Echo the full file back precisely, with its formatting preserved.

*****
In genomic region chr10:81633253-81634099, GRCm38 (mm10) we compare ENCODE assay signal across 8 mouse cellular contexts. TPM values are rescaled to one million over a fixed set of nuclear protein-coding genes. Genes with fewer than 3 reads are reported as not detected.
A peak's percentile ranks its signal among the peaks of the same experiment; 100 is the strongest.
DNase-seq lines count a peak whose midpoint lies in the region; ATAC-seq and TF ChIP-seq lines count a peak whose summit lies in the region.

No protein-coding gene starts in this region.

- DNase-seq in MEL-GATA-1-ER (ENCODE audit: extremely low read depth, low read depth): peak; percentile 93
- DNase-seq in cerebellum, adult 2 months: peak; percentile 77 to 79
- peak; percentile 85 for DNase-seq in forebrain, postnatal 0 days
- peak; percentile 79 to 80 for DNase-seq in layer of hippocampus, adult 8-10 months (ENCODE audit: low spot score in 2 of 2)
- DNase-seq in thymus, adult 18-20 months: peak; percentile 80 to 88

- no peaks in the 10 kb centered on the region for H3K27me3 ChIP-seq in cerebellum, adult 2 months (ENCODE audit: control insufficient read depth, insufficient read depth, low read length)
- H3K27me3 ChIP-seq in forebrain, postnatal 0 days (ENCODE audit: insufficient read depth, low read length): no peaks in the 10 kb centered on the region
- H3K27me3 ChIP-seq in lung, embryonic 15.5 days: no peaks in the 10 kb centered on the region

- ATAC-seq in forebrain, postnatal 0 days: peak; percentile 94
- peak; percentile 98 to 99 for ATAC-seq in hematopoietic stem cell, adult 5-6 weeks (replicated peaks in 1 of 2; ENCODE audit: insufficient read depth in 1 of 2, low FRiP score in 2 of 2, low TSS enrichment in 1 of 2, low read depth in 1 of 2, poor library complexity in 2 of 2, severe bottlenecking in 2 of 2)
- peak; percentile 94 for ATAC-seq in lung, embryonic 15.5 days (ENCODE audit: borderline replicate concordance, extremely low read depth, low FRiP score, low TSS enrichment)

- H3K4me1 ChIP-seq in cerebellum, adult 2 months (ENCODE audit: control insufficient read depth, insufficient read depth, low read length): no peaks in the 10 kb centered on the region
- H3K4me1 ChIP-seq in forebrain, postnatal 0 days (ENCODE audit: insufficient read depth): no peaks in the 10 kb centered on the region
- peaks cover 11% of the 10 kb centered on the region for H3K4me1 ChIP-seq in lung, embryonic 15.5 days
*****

In genomic region chr10:81633253-81634099, GRCm38 (mm10) we compare ENCODE assay signal across 8 mouse cellular contexts. TPM values are rescaled to one million over a fixed set of nuclear protein-coding genes. Genes with fewer than 3 reads are reported as not detected.
A peak's percentile ranks its signal among the peaks of the same experiment; 100 is the strongest.
DNase-seq lines count a peak whose midpoint lies in the region; ATAC-seq and TF ChIP-seq lines count a peak whose summit lies in the region.

No protein-coding gene starts in this region.

- DNase-seq in MEL-GATA-1-ER (ENCODE audit: extremely low read depth, low read depth): peak; percentile 93
- DNase-seq in cerebellum, adult 2 months: peak; percentile 77 to 79
- peak; percentile 85 for DNase-seq in forebrain, postnatal 0 days
- peak; percentile 79 to 80 for DNase-seq in layer of hippocampus, adult 8-10 months (ENCODE audit: low spot score in 2 of 2)
- DNase-seq in thymus, adult 18-20 months: peak; percentile 80 to 88

- no peaks in the 10 kb centered on the region for H3K27me3 ChIP-seq in cerebellum, adult 2 months (ENCODE audit: control insufficient read depth, insufficient read depth, low read length)
- H3K27me3 ChIP-seq in forebrain, postnatal 0 days (ENCODE audit: insufficient read depth, low read length): no peaks in the 10 kb centered on the region
- H3K27me3 ChIP-seq in lung, embryonic 15.5 days: no peaks in the 10 kb centered on the region

- ATAC-seq in forebrain, postnatal 0 days: peak; percentile 94
- peak; percentile 98 to 99 for ATAC-seq in hematopoietic stem cell, adult 5-6 weeks (replicated peaks in 1 of 2; ENCODE audit: insufficient read depth in 1 of 2, low FRiP score in 2 of 2, low TSS enrichment in 1 of 2, low read depth in 1 of 2, poor library complexity in 2 of 2, severe bottlenecking in 2 of 2)
- peak; percentile 94 for ATAC-seq in lung, embryonic 15.5 days (ENCODE audit: borderline replicate concordance, extremely low read depth, low FRiP score, low TSS enrichment)

- H3K4me1 ChIP-seq in cerebellum, adult 2 months (ENCODE audit: control insufficient read depth, insufficient read depth, low read length): no peaks in the 10 kb centered on the region
- H3K4me1 ChIP-seq in forebrain, postnatal 0 days (ENCODE audit: insufficient read depth): no peaks in the 10 kb centered on the region
- peaks cover 11% of the 10 kb centered on the region for H3K4me1 ChIP-seq in lung, embryonic 15.5 days